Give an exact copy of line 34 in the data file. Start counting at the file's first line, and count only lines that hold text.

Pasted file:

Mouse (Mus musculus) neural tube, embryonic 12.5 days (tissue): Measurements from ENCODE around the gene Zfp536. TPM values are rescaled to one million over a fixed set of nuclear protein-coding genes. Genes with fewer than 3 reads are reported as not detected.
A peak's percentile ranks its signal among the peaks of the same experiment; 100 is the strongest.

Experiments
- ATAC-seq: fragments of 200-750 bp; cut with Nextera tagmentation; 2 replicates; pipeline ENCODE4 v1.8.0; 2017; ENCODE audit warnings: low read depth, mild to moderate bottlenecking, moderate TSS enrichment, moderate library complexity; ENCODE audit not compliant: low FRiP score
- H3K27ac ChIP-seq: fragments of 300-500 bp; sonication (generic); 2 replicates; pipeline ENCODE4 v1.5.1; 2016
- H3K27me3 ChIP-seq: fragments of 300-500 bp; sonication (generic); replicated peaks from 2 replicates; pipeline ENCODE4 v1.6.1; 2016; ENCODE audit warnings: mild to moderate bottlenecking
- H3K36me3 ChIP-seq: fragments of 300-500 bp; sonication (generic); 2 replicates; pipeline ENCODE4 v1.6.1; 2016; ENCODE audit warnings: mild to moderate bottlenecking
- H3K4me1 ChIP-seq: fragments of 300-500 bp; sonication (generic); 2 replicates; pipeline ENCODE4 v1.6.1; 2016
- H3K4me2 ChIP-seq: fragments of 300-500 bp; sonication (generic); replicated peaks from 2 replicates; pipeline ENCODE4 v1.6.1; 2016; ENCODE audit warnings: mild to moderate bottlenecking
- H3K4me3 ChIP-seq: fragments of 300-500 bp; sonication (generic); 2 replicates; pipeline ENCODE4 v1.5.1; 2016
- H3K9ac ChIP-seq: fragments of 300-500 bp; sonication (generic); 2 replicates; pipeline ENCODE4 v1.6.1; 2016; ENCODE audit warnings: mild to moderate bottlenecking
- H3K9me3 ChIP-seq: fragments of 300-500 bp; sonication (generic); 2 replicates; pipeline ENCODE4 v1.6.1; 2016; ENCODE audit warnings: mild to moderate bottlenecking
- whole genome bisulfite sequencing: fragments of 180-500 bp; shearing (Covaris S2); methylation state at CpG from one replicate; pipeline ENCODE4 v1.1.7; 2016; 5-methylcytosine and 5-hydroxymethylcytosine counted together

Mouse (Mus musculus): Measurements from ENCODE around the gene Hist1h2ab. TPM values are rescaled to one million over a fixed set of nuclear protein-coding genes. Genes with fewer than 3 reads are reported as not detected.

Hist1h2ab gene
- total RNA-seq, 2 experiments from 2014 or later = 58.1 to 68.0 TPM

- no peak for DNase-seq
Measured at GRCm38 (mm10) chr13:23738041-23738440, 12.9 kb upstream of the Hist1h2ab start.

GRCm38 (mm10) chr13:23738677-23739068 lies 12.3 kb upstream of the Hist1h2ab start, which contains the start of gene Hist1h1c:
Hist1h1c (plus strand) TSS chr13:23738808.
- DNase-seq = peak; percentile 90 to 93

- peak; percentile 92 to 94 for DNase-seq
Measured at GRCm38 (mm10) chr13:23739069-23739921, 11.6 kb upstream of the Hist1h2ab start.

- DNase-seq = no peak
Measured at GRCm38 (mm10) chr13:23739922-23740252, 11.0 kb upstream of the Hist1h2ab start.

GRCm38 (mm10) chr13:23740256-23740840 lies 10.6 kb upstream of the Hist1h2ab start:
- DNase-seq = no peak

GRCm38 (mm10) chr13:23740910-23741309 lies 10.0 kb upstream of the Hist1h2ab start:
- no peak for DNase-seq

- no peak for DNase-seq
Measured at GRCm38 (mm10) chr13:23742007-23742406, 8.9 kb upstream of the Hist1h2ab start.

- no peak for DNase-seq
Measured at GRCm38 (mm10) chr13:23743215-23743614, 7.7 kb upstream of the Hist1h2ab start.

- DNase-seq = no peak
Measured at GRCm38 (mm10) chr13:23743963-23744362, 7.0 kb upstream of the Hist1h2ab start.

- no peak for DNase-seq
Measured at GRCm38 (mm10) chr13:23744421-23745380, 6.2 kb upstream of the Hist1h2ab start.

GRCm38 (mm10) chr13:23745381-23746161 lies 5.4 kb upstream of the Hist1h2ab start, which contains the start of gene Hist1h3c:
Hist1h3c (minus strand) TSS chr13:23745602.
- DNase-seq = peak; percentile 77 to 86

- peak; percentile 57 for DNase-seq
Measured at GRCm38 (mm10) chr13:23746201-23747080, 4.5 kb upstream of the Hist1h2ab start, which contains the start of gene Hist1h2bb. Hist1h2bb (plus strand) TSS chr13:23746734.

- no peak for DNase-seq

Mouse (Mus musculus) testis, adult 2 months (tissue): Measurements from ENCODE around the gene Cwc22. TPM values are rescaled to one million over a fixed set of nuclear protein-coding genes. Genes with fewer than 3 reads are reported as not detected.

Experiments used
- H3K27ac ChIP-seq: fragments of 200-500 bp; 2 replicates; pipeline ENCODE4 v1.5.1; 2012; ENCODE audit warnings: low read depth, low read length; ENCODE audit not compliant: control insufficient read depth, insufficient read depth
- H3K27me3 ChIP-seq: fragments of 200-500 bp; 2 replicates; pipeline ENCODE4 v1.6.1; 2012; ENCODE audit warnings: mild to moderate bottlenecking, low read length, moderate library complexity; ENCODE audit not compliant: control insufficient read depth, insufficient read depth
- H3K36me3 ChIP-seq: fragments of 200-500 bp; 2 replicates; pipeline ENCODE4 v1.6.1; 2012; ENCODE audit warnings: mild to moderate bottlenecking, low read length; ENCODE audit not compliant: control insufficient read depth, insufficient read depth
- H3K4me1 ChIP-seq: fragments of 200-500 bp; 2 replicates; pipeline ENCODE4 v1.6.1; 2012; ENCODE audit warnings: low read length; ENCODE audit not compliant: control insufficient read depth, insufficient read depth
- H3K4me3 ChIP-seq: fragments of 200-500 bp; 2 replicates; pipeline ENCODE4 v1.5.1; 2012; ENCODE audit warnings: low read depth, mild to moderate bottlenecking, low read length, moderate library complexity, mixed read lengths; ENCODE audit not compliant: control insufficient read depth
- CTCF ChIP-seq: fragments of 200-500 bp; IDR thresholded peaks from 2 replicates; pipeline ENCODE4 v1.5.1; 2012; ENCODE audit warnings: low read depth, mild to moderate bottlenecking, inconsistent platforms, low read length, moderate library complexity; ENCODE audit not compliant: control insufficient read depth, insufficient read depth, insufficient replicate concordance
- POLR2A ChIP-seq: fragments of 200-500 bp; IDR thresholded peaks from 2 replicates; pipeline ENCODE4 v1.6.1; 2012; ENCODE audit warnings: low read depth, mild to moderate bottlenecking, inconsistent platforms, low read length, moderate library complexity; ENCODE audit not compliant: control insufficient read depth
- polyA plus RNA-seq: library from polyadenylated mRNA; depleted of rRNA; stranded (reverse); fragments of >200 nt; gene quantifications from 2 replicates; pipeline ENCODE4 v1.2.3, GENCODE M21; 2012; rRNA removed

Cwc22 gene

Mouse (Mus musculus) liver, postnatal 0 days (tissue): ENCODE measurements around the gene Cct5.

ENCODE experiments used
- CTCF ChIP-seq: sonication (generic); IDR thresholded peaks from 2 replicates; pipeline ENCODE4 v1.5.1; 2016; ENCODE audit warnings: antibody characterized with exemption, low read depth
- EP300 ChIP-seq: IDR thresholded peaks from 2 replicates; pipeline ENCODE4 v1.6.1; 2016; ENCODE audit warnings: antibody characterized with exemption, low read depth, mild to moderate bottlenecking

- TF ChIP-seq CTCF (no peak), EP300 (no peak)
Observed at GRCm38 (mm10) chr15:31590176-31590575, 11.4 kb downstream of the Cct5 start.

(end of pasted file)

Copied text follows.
- DNase-seq = no peak